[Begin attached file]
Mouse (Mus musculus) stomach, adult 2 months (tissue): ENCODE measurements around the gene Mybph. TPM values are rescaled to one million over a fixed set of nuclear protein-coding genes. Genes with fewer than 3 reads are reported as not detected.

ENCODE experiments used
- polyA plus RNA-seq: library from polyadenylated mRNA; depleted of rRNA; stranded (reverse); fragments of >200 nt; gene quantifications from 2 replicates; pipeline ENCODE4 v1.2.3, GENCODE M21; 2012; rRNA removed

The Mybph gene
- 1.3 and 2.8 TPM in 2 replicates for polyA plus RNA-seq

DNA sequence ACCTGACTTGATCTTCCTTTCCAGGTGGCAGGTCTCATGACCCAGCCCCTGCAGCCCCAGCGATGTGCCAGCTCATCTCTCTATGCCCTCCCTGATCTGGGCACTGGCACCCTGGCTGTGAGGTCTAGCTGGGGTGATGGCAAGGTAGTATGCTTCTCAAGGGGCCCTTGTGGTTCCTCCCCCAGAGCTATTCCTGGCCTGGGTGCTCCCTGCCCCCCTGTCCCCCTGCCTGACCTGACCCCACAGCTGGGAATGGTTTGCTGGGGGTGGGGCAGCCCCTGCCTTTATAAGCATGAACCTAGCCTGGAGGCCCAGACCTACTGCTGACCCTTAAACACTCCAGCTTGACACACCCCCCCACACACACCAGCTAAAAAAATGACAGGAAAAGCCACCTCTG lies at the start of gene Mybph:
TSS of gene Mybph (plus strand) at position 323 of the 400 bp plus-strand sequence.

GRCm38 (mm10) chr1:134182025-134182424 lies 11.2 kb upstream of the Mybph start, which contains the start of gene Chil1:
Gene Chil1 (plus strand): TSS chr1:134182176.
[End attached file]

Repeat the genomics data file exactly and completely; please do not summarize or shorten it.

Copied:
Mouse (Mus musculus) stomach, adult 2 months (tissue): ENCODE measurements around the gene Mybph. TPM values are rescaled to one million over a fixed set of nuclear protein-coding genes. Genes with fewer than 3 reads are reported as not detected.

ENCODE experiments used
- polyA plus RNA-seq: library from polyadenylated mRNA; depleted of rRNA; stranded (reverse); fragments of >200 nt; gene quantifications from 2 replicates; pipeline ENCODE4 v1.2.3, GENCODE M21; 2012; rRNA removed

The Mybph gene
- 1.3 and 2.8 TPM in 2 replicates for polyA plus RNA-seq

DNA sequence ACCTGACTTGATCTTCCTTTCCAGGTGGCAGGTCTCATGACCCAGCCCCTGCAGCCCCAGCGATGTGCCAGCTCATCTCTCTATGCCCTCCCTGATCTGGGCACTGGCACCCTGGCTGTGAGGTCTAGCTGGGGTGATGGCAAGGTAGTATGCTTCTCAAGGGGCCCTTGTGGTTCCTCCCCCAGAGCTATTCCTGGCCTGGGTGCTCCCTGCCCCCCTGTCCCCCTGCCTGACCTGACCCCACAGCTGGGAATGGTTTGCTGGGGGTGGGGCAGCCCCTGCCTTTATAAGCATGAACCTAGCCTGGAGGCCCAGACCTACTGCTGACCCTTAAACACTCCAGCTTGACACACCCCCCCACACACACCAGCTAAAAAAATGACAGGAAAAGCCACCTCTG lies at the start of gene Mybph:
TSS of gene Mybph (plus strand) at position 323 of the 400 bp plus-strand sequence.

GRCm38 (mm10) chr1:134182025-134182424 lies 11.2 kb upstream of the Mybph start, which contains the start of gene Chil1:
Gene Chil1 (plus strand): TSS chr1:134182176.